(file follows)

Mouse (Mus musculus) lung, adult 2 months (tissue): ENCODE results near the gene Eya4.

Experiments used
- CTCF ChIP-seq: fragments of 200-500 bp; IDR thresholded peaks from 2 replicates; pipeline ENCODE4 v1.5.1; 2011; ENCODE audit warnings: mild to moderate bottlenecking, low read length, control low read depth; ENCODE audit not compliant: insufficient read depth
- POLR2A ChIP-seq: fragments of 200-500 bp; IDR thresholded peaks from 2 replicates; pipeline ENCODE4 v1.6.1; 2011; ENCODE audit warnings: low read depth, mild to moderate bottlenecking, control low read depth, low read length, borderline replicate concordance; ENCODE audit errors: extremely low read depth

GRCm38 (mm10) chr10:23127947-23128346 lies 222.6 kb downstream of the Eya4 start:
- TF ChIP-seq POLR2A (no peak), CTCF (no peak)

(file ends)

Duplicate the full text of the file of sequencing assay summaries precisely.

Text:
Mouse (Mus musculus) lung, adult 2 months (tissue): ENCODE results near the gene Eya4.

Experiments used
- CTCF ChIP-seq: fragments of 200-500 bp; IDR thresholded peaks from 2 replicates; pipeline ENCODE4 v1.5.1; 2011; ENCODE audit warnings: mild to moderate bottlenecking, low read length, control low read depth; ENCODE audit not compliant: insufficient read depth
- POLR2A ChIP-seq: fragments of 200-500 bp; IDR thresholded peaks from 2 replicates; pipeline ENCODE4 v1.6.1; 2011; ENCODE audit warnings: low read depth, mild to moderate bottlenecking, control low read depth, low read length, borderline replicate concordance; ENCODE audit errors: extremely low read depth

GRCm38 (mm10) chr10:23127947-23128346 lies 222.6 kb downstream of the Eya4 start:
- TF ChIP-seq POLR2A (no peak), CTCF (no peak)